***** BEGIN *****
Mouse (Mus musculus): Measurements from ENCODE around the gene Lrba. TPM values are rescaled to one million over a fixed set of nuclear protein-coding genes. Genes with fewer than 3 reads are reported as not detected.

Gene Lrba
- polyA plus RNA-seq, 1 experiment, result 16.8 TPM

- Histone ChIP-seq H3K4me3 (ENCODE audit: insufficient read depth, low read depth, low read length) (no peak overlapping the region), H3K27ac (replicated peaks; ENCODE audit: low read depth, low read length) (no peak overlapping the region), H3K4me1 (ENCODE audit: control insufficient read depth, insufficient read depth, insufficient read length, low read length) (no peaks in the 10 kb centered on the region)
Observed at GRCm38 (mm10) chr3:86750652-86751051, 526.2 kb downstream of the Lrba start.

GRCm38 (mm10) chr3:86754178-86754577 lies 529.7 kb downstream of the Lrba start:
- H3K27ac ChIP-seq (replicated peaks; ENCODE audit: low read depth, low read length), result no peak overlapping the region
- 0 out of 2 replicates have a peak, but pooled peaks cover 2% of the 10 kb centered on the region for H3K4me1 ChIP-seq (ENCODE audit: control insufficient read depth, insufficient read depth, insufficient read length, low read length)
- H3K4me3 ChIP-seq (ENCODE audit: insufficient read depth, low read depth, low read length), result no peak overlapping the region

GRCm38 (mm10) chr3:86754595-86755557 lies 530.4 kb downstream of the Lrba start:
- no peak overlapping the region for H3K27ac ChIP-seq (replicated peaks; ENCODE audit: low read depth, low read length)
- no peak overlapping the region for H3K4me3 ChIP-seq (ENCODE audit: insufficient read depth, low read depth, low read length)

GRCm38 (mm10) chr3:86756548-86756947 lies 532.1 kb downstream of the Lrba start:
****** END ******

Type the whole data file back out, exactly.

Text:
Mouse (Mus musculus): Measurements from ENCODE around the gene Lrba. TPM values are rescaled to one million over a fixed set of nuclear protein-coding genes. Genes with fewer than 3 reads are reported as not detected.

Gene Lrba
- polyA plus RNA-seq, 1 experiment, result 16.8 TPM

- Histone ChIP-seq H3K4me3 (ENCODE audit: insufficient read depth, low read depth, low read length) (no peak overlapping the region), H3K27ac (replicated peaks; ENCODE audit: low read depth, low read length) (no peak overlapping the region), H3K4me1 (ENCODE audit: control insufficient read depth, insufficient read depth, insufficient read length, low read length) (no peaks in the 10 kb centered on the region)
Observed at GRCm38 (mm10) chr3:86750652-86751051, 526.2 kb downstream of the Lrba start.

GRCm38 (mm10) chr3:86754178-86754577 lies 529.7 kb downstream of the Lrba start:
- H3K27ac ChIP-seq (replicated peaks; ENCODE audit: low read depth, low read length), result no peak overlapping the region
- 0 out of 2 replicates have a peak, but pooled peaks cover 2% of the 10 kb centered on the region for H3K4me1 ChIP-seq (ENCODE audit: control insufficient read depth, insufficient read depth, insufficient read length, low read length)
- H3K4me3 ChIP-seq (ENCODE audit: insufficient read depth, low read depth, low read length), result no peak overlapping the region

GRCm38 (mm10) chr3:86754595-86755557 lies 530.4 kb downstream of the Lrba start:
- no peak overlapping the region for H3K27ac ChIP-seq (replicated peaks; ENCODE audit: low read depth, low read length)
- no peak overlapping the region for H3K4me3 ChIP-seq (ENCODE audit: insufficient read depth, low read depth, low read length)

GRCm38 (mm10) chr3:86756548-86756947 lies 532.1 kb downstream of the Lrba start: